From the early ’80s to the mid-2000s, a wave of extremely low-budget horror films permeated the VHS market and cropped up in independent video rental stores across the country. These films were shot on videotape, featured copious amounts of brutality and gore. They ranged from completely inept and unwatchable to engaging and entertaining. Directors like Christopher Lewis, Todd Sheets, and Donald Farmer were hailed as no-budget auteurs, and executive producer Darrin Ramage took a cue from Charles Band by creating his own mini-empire with Brain Damage Films. The low-budget horror became a subgenre with its individual stars, fans, and community. The fun sadly ended as digital cameras became more available. Alabama-based director Jay Burleson takes us inside that world with an unusual blend of shot-on-video horror in his documentary The Nobodies.
Obsessed with filmmaking at a young age, Warren Werner and his girlfriend Samantha Dixon worked tirelessly on his debut feature film Pumpkin, but when he proudly presented it to his local rural Alabama community, they not only hated it, they ostracized him and spread rumors of his involvement to Satanism. The severe backlash led to Warren’s and Samantha’s retreat from society and ultimately their suicides. A documentary team attempted to tell Warren’s story a year later, but never finished the film. The Nobodies intercuts that unfinished documentary footage with Werner’s movie.
“The severe backlash led to Warren’s and Samantha’s retreat from society and ultimately their suicides.”
Had Pumpkin actually existed it would have been one of the more interesting shot-on-video films made for under $1000. One-armed drifter Johnny Knickerbocker (Lane Hughes of You’re Next and V/H/S) traverses the country to find himself but winds up captured by prominent serial killer Taboris DeWitt (Bill Pacer). He survives the ordeal by relating the story of losing his arm to a pair of psychotic murderers. The focus then shifts to DeWitt as he tracks down this deadly duo who may have more in common with him than they realize.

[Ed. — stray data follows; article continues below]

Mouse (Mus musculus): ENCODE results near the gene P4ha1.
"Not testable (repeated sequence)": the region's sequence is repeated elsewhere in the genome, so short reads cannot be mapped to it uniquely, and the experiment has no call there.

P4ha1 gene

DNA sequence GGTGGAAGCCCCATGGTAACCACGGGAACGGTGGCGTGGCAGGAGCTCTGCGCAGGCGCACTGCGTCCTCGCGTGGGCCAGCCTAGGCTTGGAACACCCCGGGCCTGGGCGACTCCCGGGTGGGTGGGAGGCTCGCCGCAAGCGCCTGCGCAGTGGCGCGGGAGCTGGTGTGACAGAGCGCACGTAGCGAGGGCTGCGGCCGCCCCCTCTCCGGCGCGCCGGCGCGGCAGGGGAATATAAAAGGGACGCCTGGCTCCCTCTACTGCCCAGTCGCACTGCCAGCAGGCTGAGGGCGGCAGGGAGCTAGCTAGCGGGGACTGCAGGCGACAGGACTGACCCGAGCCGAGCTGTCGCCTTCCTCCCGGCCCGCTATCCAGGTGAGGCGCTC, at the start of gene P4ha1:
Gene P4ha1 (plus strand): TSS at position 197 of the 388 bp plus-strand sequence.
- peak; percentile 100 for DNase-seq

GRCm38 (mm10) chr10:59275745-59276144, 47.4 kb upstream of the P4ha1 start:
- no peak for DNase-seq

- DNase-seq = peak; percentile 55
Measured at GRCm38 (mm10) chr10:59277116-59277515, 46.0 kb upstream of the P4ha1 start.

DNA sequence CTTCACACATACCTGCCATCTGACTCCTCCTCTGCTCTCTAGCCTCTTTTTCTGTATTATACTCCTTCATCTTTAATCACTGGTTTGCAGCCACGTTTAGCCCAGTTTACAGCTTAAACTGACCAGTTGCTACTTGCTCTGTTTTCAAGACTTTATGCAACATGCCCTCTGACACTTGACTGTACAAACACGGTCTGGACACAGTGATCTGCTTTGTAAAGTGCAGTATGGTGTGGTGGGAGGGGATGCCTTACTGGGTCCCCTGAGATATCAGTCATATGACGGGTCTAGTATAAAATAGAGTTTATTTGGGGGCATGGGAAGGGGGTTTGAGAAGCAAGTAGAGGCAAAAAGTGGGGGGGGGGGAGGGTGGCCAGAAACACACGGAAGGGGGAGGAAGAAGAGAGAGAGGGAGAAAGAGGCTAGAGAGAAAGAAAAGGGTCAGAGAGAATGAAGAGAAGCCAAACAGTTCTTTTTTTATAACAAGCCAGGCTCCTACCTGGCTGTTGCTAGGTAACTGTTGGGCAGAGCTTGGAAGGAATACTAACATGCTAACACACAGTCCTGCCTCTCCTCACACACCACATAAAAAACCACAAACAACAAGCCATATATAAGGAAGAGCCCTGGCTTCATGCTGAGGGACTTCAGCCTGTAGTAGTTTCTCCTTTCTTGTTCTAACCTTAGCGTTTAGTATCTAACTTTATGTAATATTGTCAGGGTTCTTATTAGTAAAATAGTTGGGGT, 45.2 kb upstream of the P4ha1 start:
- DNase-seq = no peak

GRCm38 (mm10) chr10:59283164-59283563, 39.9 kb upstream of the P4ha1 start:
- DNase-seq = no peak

The documentary footage bookends and breaks the narrative, with Warren’s friends/cast, family and neighbors recounting their experiences making the film, witnessing its reception at the local community center and the way its negative reception wore down the director. As the subject matter of Pumpkin gets darker, so goes the documentary in its depiction of Warren’s unraveling at the hatred hurled at his film. The two stories become metaphors for each other, ultimately reaching two separate, but intertwined, ends of total destruction.
Despite the dark subject matter, The Nobodies sports a twisted sense of humor. This is a Troma release, after all. Pacer perfectly balances sadism and comedy with his portrayal of a serial killer, while Harold Gilliland plays a drunken detective who mumbles all his lines. The constant appearance of an obnoxious pop song adds to the levity.
“Pacer perfectly balances sadism and comedy with his portrayal of a serial killer…”
Beyond these ridiculous elements, however, comes a touching anti-suicide message aimed at anyone whose art has been dismissed and reviled by those they loved. There are always options and ways out. If your neighbors don’t get it, get out of there. Find your own community and your own family. It’s a fitting message for Troma, where social justice has consistently played a role.
Delivering a strong message through murder, nudity and ridiculous characters take both talent and a unique perspective on the world. Jay Burleson has somehow accomplished this through gutter filmmaking in direct opposition to the typical arrogant lecturing of big-budget Hollywood. The Nobodies proves to be more fun, entertaining and relevant than decades of A-listers patting themselves on the back.
The Nobodies (2018) Directed by Jay Burleson. Written by Jay Burleson. Starring Lane Hughes, Bill Pacer, LaDonna Allison, Terry Blevins, Harold Gilliland, Bart Hyatt, Hannah Hughes, Dick Tait.
9 out of 10 stars